Sharks' Eric Carlson takes advantage of San Jose's first injury-free season - Sports1
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Sharks’ Eric Carlson takes advantage of San Jose’s first injury-free season

This San Jose Sharks Expected elite competition Eric Carlson When they traded him in 2018.The organization sent Dylan Demelo, Rudolfs Balcers, Chris Tierney and Josh Norris to the Ottawa Senators, along with an unprotected 2020 first-round pick,became Tim Stitzer.

Without a doubt, sharks lost the deal, but so far in 2021-22, Carlson has played his best hockey game since moving to the Bay Area. He’s still not performing at the level the organization would like, but we’re starting to see a silver lining.

Carlsson’s offensive and defensive ends

Compared to the 2020-21 season, Carlsen’s offense has been very efficient this season, 22 points (8 goals, 14 assists) in 28 games. Those numbers are the same as he did last season, but in 52 games. If he continues to score at this rate, he should have another eight goals and 15 assists in 52 games.

Eric Carlson, San Jose Sharks (Jess Starr/hockey writer)

Of course, offensive ability is not the primary measure of a defensive player’s ability. Carlsen’s minus-2 is a respectable rating compared to last season’s minus-18.These stats are not worth it norris trophy, but they were much better than the previous two seasons, and his improvement is what the Sharks could reasonably expect from the 12-year veteran.

The organization remains confident in the Swedish defender, who averages 23 minutes on the ice.Of course, they’d rather watch him play than sit third highest paid player in the NHL, but they also don’t seem to hesitate Mark-Edward Vlasic – $7 million in AAV until the end of the 2025-2026 season – healthy on Jan. 4 against the Detroit Red Wings (from “Sharks’ Marc-Edward Vlasic vs. Detroit Red Wings” team” Mercury News, January 4, 2022).

However, Carlsen’s improvement may also be attributed to the 2021-22 season first healthy season Since he was traded to San Jose.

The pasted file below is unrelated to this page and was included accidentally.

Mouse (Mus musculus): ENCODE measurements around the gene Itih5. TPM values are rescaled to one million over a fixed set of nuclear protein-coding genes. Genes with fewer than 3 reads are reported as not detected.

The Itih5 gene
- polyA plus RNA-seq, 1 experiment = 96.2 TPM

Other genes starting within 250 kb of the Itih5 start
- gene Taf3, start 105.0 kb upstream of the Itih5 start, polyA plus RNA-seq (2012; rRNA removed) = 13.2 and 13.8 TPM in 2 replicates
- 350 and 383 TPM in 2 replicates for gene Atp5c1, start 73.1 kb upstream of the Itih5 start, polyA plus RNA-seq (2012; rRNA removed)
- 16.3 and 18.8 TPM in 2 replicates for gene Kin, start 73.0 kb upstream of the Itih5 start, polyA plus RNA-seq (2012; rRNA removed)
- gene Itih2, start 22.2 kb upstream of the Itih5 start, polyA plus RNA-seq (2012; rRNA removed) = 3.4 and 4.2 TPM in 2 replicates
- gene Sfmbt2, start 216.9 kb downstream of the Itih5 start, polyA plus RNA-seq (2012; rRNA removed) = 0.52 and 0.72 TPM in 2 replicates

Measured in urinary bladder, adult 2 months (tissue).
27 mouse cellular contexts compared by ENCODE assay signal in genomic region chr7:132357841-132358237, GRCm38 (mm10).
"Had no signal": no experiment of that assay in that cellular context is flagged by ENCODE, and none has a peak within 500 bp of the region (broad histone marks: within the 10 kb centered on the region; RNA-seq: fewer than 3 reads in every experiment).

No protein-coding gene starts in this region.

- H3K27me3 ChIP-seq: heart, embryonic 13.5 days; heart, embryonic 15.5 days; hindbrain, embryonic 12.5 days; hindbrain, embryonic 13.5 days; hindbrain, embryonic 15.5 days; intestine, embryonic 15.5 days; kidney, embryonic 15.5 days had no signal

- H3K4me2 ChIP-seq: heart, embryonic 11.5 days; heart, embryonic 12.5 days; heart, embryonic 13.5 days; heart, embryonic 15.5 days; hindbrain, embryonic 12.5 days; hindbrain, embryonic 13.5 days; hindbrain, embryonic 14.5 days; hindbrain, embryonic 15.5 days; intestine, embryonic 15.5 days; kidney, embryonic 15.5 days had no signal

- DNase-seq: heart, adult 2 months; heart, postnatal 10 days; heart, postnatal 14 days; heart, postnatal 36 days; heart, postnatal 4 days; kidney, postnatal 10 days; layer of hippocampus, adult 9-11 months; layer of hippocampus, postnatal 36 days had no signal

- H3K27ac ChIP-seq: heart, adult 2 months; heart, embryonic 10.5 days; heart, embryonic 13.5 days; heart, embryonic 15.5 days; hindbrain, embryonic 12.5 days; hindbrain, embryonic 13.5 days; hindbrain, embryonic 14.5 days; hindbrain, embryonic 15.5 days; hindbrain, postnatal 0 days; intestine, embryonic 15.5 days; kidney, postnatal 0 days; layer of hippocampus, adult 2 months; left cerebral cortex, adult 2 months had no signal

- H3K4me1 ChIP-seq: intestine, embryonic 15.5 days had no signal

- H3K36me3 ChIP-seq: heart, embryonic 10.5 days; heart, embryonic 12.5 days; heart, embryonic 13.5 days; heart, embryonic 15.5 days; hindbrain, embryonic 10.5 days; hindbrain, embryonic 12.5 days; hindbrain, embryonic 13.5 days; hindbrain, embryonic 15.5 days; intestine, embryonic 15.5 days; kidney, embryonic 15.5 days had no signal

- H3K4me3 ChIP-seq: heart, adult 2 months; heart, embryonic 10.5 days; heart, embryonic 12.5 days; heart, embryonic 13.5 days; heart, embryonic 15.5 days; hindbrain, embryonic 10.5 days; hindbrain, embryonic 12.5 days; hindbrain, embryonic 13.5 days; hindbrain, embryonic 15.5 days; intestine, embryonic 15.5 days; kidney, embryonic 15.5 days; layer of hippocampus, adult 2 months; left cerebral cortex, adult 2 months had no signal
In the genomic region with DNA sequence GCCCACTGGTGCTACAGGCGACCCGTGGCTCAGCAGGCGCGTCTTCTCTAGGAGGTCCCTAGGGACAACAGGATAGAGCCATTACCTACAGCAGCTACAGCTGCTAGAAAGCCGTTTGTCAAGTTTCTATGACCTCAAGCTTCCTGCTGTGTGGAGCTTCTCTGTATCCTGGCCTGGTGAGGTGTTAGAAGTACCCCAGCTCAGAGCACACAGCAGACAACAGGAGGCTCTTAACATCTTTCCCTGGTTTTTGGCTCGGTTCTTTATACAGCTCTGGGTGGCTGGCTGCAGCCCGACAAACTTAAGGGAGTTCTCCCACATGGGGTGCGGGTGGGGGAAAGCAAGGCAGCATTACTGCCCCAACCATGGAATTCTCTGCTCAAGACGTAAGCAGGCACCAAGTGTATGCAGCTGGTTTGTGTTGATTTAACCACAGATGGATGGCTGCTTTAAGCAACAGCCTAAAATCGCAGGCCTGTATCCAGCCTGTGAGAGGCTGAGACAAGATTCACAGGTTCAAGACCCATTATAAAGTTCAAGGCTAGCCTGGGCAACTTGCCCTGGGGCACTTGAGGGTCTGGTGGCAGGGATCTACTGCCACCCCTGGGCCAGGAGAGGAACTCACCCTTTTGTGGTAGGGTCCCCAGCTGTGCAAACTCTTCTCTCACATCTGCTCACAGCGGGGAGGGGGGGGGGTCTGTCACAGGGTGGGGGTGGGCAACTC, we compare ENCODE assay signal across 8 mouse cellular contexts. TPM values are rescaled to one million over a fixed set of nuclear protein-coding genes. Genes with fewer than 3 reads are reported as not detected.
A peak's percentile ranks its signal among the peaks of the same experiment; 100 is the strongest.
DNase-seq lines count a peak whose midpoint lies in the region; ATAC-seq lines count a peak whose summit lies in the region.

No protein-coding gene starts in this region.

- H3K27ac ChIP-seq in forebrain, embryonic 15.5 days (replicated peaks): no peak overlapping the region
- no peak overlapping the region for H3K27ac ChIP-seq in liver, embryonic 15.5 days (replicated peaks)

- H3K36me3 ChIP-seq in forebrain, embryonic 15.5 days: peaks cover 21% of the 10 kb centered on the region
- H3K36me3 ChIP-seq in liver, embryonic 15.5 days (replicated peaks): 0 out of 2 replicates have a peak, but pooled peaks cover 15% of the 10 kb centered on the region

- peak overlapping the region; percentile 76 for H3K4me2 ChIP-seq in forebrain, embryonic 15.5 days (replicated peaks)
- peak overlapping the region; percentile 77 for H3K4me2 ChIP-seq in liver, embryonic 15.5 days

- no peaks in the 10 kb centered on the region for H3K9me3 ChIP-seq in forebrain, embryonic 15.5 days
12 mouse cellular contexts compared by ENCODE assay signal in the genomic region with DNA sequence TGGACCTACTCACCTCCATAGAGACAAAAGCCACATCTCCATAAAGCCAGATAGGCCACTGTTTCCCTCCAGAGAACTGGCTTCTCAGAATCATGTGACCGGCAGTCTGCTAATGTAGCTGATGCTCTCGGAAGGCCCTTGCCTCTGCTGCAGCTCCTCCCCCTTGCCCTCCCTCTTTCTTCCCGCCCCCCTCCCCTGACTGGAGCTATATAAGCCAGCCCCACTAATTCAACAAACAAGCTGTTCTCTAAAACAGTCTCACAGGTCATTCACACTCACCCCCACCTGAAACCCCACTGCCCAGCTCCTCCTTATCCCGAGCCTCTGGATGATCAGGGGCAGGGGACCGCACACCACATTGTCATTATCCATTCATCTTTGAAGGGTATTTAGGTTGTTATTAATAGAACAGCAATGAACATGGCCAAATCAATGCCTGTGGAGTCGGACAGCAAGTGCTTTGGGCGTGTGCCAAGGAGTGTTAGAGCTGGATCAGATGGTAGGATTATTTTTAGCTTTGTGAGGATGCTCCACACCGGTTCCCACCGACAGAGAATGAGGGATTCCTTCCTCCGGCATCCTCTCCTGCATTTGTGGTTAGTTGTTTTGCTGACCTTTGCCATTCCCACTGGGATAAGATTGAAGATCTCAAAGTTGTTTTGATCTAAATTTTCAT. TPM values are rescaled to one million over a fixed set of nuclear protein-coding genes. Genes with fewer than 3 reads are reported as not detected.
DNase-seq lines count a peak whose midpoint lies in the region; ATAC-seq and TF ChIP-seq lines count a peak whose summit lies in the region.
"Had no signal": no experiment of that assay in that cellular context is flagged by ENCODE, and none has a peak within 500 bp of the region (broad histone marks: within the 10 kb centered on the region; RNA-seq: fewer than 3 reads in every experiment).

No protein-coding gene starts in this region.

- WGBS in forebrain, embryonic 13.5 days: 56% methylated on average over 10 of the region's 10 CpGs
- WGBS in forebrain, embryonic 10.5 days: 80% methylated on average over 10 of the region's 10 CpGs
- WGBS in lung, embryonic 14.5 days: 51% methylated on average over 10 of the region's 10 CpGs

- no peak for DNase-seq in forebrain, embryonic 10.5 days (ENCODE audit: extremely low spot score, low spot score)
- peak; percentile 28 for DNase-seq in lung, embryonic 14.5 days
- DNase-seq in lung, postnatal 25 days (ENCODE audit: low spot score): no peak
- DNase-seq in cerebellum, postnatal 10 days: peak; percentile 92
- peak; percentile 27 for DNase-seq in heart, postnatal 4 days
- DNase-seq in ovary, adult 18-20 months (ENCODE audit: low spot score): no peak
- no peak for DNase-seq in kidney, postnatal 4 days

Carlson’s health problems

Carlsen’s high-level performance has been challenged by injuries. He battled some sort of illness for most of his first eight seasons, and a lot of it came after he arrived in San Jose. Call it karma or bad timing. Here are some of the problems Carlson had to address:

  • 2013— Carlson have a big program After he tore 70% of his Achilles tendon. He just finished his Norris Trophy season and is considered one of the best players in the NHL. At the time, Senators head coach Paul McLean had this to say about the injury: “He played 30 minutes a game, a Norris Trophy winner, arguably the best player in the league. It’s obviously a huge The loss – but like every injury, it’s someone’s chance. We have to find out who that will be.”
  • 2018-19– Carlson is Forced to miss 29 games In the 2018-19 season, due to a serious groin injury. If missing more than a third of the season wasn’t enough, he compounded the injury during the playoffs and was forced to miss Game 6 of the Western Conference finals against the St. Louis Blues. That game put the Sharks out of the Stanley Cup.
  • 2019-20— For Carlsen, the 2019-20 season hasn’t gotten any better. After the groin injury has healed, broke his thumb in a February game against the Winnipeg Jets. He missed the rest of the season.
  • 2020-21— Carlsen missed several games with another groin injury. However, he mentioned to the team that it wasn’t the same injuries that kept him out for much of the 2018-19 season (from “Eric Carlson’s return schedule delayed by Sharks”, Mercury News, 23 February 2021).

Unfortunately, he hasn’t remained injury-free this season. Carlson’s upper body injury Against the Red Wings earlier this month. He’s not expected to be out for long, but it speaks to the ongoing adversity he’s faced since arriving in San Jose.

Optimistic about Carlson’s future

Carlson is having one of the most productive seasons of his post-retirement career. Whether he can finish strong will depend on whether he can avoid injury. He could easily score another 22, but he can only do that when he’s on the ice and feeling good.

He’s unlikely to win another Norris Trophy during his career — he’s well past his prime — but he could still help the Sharks succeed in the playoffs. I think he’s going to make a huge splash when he recovers from his recent upper body injury.



Like many young adults who grew up in the Midwest, CG played a lot of hockey. His love and appreciation for the game is why he’s here, writing for a hockey writer covering two of his favorite teams: the San Jose Sharks and the Montreal Canadiens.But he also wrote other things, including a book titled Project: Sleepless Dreams. You can find him on Twitter @CGHokeyWriter.


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